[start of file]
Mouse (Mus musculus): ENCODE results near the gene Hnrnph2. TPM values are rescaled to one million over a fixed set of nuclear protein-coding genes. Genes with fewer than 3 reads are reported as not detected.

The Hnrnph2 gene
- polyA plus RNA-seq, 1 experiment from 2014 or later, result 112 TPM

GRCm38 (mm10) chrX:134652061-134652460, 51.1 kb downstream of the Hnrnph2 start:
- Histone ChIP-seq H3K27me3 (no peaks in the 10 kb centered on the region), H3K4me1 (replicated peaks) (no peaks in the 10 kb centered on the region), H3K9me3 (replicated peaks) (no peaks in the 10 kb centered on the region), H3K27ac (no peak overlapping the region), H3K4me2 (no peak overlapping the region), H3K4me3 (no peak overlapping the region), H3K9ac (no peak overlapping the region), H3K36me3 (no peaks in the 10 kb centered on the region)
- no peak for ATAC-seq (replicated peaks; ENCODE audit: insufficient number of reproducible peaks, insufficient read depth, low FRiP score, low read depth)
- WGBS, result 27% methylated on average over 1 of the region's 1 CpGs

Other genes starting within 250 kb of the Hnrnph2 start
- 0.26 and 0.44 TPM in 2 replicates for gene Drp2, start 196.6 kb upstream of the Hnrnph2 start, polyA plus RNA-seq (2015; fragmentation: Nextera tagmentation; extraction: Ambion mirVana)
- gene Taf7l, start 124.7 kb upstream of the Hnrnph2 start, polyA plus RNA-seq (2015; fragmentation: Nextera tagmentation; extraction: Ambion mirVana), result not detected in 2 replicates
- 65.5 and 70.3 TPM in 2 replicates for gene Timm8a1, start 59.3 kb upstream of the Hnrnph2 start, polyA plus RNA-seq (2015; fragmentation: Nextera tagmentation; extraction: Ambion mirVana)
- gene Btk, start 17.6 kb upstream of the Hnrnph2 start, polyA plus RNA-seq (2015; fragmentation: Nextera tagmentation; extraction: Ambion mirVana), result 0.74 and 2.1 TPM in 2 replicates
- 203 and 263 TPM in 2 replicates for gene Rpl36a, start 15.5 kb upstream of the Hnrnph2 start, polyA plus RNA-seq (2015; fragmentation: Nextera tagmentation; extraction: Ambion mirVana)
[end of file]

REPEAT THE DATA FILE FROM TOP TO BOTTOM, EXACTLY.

Mouse (Mus musculus): ENCODE results near the gene Hnrnph2. TPM values are rescaled to one million over a fixed set of nuclear protein-coding genes. Genes with fewer than 3 reads are reported as not detected.

The Hnrnph2 gene
- polyA plus RNA-seq, 1 experiment from 2014 or later, result 112 TPM

GRCm38 (mm10) chrX:134652061-134652460, 51.1 kb downstream of the Hnrnph2 start:
- Histone ChIP-seq H3K27me3 (no peaks in the 10 kb centered on the region), H3K4me1 (replicated peaks) (no peaks in the 10 kb centered on the region), H3K9me3 (replicated peaks) (no peaks in the 10 kb centered on the region), H3K27ac (no peak overlapping the region), H3K4me2 (no peak overlapping the region), H3K4me3 (no peak overlapping the region), H3K9ac (no peak overlapping the region), H3K36me3 (no peaks in the 10 kb centered on the region)
- no peak for ATAC-seq (replicated peaks; ENCODE audit: insufficient number of reproducible peaks, insufficient read depth, low FRiP score, low read depth)
- WGBS, result 27% methylated on average over 1 of the region's 1 CpGs

Other genes starting within 250 kb of the Hnrnph2 start
- 0.26 and 0.44 TPM in 2 replicates for gene Drp2, start 196.6 kb upstream of the Hnrnph2 start, polyA plus RNA-seq (2015; fragmentation: Nextera tagmentation; extraction: Ambion mirVana)
- gene Taf7l, start 124.7 kb upstream of the Hnrnph2 start, polyA plus RNA-seq (2015; fragmentation: Nextera tagmentation; extraction: Ambion mirVana), result not detected in 2 replicates
- 65.5 and 70.3 TPM in 2 replicates for gene Timm8a1, start 59.3 kb upstream of the Hnrnph2 start, polyA plus RNA-seq (2015; fragmentation: Nextera tagmentation; extraction: Ambion mirVana)
- gene Btk, start 17.6 kb upstream of the Hnrnph2 start, polyA plus RNA-seq (2015; fragmentation: Nextera tagmentation; extraction: Ambion mirVana), result 0.74 and 2.1 TPM in 2 replicates
- 203 and 263 TPM in 2 replicates for gene Rpl36a, start 15.5 kb upstream of the Hnrnph2 start, polyA plus RNA-seq (2015; fragmentation: Nextera tagmentation; extraction: Ambion mirVana)